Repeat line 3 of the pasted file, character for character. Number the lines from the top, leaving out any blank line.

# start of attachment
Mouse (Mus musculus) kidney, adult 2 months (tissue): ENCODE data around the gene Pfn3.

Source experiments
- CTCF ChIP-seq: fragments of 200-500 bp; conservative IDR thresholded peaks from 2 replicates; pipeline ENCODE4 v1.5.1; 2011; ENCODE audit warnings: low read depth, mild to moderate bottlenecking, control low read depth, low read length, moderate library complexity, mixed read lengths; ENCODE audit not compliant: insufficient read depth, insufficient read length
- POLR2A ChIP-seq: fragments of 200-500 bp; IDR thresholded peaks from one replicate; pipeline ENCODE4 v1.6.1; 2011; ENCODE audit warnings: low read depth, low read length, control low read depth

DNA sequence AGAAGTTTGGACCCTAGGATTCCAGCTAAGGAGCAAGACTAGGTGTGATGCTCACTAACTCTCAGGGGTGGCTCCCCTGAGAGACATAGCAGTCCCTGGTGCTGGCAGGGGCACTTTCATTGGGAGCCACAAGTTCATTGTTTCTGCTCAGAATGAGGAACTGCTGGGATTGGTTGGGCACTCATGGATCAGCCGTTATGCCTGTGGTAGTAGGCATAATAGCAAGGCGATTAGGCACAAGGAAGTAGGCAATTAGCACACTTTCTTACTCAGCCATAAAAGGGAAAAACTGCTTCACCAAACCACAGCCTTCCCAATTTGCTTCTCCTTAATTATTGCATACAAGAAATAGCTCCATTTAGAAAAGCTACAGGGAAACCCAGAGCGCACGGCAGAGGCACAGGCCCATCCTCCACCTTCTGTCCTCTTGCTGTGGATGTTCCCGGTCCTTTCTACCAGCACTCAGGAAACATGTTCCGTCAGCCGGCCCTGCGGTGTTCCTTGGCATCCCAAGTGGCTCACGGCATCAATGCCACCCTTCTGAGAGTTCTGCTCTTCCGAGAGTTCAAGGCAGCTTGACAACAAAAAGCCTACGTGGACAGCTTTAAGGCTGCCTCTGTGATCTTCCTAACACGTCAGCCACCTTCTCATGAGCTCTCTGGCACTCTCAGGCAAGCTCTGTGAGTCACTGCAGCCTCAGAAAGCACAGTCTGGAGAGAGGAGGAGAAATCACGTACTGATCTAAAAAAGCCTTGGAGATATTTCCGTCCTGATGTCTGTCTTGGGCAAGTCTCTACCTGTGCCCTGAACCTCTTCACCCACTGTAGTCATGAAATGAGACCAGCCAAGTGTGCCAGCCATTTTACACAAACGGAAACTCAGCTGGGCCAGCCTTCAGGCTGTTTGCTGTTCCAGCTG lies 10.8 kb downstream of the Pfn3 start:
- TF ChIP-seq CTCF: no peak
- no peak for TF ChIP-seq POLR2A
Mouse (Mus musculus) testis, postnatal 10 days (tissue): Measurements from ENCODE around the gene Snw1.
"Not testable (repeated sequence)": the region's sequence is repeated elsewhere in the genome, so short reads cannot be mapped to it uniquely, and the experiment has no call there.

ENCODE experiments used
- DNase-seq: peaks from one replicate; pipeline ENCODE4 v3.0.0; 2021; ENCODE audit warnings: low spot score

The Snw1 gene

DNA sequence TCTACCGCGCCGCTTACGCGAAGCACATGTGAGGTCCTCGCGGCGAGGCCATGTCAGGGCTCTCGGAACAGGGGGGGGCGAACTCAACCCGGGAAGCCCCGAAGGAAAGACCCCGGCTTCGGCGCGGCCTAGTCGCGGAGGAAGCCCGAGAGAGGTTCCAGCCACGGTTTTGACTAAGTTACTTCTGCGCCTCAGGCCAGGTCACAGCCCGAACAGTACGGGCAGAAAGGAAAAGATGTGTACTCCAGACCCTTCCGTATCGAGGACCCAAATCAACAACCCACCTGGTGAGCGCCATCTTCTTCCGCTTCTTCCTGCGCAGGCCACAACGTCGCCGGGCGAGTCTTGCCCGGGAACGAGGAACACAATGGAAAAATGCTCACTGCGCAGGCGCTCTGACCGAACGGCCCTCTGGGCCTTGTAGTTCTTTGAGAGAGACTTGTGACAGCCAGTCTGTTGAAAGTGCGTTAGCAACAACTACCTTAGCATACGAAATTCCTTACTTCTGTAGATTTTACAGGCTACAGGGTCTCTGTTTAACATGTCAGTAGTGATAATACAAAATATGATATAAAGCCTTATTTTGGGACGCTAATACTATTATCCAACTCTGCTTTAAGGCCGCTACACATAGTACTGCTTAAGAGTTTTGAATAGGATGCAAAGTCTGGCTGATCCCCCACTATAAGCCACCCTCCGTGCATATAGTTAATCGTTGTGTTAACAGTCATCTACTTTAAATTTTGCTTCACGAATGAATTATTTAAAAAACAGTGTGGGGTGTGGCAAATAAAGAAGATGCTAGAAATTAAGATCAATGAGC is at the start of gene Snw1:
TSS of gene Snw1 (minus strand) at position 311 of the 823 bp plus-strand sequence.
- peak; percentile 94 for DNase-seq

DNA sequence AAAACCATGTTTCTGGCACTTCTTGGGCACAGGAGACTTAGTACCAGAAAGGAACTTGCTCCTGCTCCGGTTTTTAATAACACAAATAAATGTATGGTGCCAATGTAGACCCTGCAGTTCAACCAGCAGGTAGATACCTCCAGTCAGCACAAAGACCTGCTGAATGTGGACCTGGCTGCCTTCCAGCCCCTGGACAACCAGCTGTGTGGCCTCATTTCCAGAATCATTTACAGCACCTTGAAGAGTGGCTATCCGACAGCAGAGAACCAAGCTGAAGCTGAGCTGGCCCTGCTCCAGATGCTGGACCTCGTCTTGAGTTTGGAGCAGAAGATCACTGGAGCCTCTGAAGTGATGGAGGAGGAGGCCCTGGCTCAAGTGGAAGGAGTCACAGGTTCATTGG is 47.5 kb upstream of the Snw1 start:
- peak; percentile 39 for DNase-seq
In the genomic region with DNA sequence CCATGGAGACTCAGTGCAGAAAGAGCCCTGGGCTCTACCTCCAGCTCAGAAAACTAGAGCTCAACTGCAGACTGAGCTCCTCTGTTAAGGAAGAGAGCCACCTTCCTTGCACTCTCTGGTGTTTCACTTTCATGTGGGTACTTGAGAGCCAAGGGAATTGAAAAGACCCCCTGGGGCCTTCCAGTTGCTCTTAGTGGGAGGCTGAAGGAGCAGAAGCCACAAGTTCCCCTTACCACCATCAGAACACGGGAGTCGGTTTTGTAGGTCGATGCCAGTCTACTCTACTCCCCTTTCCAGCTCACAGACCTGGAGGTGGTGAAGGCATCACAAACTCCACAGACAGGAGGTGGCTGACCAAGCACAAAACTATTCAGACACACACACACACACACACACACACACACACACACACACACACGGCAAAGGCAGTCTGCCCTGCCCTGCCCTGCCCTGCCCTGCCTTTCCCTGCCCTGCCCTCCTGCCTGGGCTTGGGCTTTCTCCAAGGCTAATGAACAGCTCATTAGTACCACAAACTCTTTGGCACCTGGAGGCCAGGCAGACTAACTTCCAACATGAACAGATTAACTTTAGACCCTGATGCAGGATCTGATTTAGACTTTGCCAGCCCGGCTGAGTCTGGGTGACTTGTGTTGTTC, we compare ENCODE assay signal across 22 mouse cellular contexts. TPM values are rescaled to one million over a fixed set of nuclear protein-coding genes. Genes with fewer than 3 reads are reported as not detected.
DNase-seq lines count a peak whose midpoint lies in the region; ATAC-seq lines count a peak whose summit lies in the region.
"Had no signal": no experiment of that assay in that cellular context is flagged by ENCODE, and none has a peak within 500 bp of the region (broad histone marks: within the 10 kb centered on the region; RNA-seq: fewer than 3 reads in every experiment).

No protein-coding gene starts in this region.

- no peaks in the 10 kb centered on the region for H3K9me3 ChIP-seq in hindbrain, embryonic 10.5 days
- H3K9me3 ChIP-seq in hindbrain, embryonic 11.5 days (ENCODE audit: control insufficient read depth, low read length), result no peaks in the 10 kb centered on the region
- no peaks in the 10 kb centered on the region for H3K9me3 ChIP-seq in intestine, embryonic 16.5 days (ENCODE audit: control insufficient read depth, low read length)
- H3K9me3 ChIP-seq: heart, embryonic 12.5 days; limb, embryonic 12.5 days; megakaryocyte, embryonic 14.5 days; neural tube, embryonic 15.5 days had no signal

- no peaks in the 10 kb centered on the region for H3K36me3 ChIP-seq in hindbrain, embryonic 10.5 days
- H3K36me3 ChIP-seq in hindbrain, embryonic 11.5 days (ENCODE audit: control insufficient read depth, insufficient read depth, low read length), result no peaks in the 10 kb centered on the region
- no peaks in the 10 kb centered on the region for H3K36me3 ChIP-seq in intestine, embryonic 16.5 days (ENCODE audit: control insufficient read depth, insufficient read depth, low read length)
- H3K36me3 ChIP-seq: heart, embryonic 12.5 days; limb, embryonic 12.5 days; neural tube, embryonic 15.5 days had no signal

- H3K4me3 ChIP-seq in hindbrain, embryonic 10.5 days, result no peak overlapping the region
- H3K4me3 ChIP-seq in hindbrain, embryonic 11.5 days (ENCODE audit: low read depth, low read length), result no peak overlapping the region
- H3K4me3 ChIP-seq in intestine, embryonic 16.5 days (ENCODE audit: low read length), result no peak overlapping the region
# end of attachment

- CTCF ChIP-seq: fragments of 200-500 bp; conservative IDR thresholded peaks from 2 replicates; pipeline ENCODE4 v1.5.1; 2011; ENCODE audit warnings: low read depth, mild to moderate bottlenecking, control low read depth, low read length, moderate library complexity, mixed read lengths; ENCODE audit not compliant: insufficient read depth, insufficient read length